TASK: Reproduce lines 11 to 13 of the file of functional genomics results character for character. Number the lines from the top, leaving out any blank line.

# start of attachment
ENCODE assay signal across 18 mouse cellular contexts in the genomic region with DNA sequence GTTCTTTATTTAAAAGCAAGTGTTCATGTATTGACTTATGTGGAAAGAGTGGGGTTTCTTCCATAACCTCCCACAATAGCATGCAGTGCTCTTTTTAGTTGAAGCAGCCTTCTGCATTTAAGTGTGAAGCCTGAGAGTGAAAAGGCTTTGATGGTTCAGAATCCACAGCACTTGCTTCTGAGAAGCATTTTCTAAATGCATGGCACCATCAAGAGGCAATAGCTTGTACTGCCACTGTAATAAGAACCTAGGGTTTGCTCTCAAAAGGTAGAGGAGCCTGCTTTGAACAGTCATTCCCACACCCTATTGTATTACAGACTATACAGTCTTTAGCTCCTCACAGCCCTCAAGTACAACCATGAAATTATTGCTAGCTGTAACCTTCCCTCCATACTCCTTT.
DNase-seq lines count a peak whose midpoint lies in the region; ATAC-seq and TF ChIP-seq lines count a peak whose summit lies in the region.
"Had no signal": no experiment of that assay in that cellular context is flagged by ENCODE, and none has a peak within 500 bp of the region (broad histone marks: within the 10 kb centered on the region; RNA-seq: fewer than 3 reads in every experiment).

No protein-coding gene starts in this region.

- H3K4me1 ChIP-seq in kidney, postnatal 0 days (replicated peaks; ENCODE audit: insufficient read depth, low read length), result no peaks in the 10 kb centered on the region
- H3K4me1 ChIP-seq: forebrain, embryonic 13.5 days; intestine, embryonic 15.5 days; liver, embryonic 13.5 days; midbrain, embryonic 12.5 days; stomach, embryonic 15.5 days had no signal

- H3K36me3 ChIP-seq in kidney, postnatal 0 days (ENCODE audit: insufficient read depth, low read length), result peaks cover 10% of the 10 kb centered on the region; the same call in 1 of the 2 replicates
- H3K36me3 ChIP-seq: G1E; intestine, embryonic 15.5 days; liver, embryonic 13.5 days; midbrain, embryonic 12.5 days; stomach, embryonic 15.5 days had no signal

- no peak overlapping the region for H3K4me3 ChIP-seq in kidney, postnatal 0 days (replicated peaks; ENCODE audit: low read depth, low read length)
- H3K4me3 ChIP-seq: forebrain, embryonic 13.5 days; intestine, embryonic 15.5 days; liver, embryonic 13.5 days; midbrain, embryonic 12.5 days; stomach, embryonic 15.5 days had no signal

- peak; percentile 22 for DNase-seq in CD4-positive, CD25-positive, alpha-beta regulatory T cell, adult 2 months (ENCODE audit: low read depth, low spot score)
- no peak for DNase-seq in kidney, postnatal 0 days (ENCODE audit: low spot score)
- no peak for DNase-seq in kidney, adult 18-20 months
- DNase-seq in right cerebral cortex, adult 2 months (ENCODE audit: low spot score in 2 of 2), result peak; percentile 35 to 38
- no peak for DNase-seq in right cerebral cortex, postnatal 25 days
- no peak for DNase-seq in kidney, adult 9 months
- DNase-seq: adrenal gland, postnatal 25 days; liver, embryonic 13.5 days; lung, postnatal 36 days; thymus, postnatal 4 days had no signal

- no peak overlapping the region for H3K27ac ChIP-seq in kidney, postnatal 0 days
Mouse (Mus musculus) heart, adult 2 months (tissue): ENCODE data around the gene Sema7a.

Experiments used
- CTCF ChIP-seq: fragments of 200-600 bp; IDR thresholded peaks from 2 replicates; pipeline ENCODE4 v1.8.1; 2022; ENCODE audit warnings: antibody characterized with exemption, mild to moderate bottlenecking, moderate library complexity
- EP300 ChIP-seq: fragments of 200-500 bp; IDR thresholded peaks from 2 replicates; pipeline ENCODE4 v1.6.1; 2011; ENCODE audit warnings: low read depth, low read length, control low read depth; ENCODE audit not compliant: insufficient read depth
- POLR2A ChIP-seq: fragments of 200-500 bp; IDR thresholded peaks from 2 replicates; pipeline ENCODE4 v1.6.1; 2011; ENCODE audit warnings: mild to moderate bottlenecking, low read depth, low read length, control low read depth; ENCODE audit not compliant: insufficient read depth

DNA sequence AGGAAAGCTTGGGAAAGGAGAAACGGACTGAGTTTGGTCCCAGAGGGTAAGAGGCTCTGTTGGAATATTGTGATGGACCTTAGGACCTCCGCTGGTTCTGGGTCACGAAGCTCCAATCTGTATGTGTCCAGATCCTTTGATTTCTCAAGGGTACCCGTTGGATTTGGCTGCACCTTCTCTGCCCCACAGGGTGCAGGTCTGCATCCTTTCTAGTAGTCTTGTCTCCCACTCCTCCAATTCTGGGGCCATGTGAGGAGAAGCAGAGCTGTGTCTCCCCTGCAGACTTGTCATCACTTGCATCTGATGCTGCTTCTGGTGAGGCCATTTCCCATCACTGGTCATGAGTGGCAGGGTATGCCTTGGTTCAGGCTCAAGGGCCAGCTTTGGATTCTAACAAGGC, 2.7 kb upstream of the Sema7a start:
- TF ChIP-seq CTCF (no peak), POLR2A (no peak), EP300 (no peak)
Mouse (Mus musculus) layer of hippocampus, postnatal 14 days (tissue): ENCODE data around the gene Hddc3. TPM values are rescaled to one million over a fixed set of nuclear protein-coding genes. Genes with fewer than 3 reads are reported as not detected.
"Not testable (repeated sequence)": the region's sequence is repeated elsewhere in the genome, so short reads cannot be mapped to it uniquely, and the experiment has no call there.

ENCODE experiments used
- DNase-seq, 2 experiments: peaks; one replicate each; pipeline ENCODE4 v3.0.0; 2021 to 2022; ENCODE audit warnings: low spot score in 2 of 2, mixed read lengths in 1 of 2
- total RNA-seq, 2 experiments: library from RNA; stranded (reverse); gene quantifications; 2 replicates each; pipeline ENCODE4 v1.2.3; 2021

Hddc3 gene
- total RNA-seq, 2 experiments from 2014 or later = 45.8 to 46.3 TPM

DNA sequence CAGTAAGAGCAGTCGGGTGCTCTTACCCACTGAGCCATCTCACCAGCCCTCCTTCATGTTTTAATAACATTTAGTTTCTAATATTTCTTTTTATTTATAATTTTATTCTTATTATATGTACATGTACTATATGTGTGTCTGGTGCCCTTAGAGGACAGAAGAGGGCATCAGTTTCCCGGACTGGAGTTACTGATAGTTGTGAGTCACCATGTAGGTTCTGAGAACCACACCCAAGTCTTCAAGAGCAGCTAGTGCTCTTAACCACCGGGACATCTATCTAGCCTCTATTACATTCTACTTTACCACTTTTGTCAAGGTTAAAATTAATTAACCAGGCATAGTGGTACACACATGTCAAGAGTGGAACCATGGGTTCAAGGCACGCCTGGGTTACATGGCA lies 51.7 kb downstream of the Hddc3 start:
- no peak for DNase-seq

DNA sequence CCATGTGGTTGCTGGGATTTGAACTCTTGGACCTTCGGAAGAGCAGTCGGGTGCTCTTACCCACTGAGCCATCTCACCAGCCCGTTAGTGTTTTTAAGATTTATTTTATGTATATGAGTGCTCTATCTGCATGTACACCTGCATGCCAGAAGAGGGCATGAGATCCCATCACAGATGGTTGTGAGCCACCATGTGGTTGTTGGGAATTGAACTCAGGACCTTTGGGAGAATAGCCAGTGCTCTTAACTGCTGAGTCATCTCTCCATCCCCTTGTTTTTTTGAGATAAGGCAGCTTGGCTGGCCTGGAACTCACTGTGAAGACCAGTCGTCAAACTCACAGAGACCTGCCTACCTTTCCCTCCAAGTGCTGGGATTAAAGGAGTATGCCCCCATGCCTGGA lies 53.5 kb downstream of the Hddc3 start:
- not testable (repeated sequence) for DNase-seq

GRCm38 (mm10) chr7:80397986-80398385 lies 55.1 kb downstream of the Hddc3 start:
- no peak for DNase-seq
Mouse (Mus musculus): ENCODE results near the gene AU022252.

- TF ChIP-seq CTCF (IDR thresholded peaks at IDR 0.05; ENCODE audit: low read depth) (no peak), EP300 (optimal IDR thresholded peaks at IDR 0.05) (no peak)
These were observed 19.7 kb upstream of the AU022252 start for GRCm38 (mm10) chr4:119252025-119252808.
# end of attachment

- peak; percentile 22 for DNase-seq in CD4-positive, CD25-positive, alpha-beta regulatory T cell, adult 2 months (ENCODE audit: low read depth, low spot score)
- no peak for DNase-seq in kidney, postnatal 0 days (ENCODE audit: low spot score)
- no peak for DNase-seq in kidney, adult 18-20 months